Dangerous Times in Carmel

I have long thought, as I’ve written before, that the schools are the single most important political entity we have. Running for and serving on a school board is a big deal.

And the Carmel School Board, in recent years, hasn’t done itself any favors. It made a martyr out of board member John Curzio II a few years back. He had spoken out vocally against a school bond issue, but other board members took issue and said he had committed misconduct by speaking out against it after the board had made its decision. The other School Board members even took him to a formal disciplinary hearing process. He was on the board, then ousted by voters, then ran again for the board this year and won. So he returns, even stronger.

As for the bond issue, it went through what was ultimately three iterations, with voters finally approving it on the third try — pared down — in 2019. And a hearing officer ruled in 2018 that Curzio with actions had “violated school law but not to the extent that would cause the Board of Education to remove him from office.”

So it’s not especially surprising that trust isn’t high right now in the Carmel district. And the cynics who are now trading in attacks have gleefully turned their attention to Critical Race Theory, drawing adoring, fawning wouldn’t be too strong a word, attention from some conservative news outlets. Is this being taught in our schools? Is communism being taught? My goodness, is anything at all being taught? A crowd descended on last Tuesday’s board meeting (ostensibly it was a public hearing on the budget, but no matter) to take the board to task over this Critical Race Theory and its supposed presence in Carmel.

This theory essentially posits, as Charles Blow wrote in the New York Times on Sunday, “The theory, born in the 1970s among legal scholars, uses race as a lens through which to examine structures of power.” But, it is widely misunderstood: “In fact, I don’t even believe that most people have any real concept of what critical race theory is.” Maybe we should understand that first. What are we talking about exactly, and what exactly is being taught in Carmel?

For that matter, isn’t this the very basis of a liberal arts education? To think about big issues, like, Are some of societal structures affected by race, for good or ill? How did this come about? What can or should be done, if anything? Critical Race Theory is an approach to analyzing questions like that. Redlining. Incarceration. Interactions with police. Innocent people being lynched (decades ago) or jailed (more recently).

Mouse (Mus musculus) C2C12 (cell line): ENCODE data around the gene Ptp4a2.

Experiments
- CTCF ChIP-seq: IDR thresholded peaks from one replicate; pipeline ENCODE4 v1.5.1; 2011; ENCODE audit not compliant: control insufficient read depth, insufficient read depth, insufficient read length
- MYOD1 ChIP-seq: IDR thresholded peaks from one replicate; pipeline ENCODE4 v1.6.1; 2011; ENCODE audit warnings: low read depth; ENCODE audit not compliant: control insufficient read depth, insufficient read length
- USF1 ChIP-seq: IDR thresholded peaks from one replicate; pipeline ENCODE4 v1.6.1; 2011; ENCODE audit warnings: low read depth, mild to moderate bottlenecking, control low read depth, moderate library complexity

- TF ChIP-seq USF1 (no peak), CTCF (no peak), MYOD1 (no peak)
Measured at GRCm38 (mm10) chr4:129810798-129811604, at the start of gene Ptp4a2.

Strikingly, at this school board meeting, there wasn’t any discussion of what actually is being taught in the Carmel district. Right now, we’re just discussing a term of art, a buzzword.

Were Iaparentthere,Iwould want my children to know about the full spectrum of race relations in our nation, from early days until now. About the Tulsa Race Massacre. About the South, and its resistance to the outcome of the Civil War. About slavery and its tie to our economy for decades. About our other examples of racism — they weren’t just against Black people. The early archives of the Courier depict horrible instances of racism toward people of Italian descent, too. Right here, in our Putnam County.

What I wouldn’t like to hear is one of the rallying cries from last week, “Defund the teachers, not the police.”

That doesn’t sound to me like a cry for debate and discussion about what children in the Carmel district are being taught, for a careful examination of their learning materials and the teaching methods used.

Instead, it sounds to me like a desire for authoritarianism. My friends, we are indeed in dangerous times. I hope they are not as dangerous as I fear.

Until next week.

This column is my opinion. You are free to disagree.

I’m Douglas Cunningham, and I’m the editor of the Putnam County Courier and the Putnam County News and Recorder, in Cold Spring. Reach me at 845- 265-2468 (usually in the office at least part of Saturday and Sunday) or by email at Letters are always welcome: 500 words or less, Word document or plain text, please include the word Letter in the subject line. Send to

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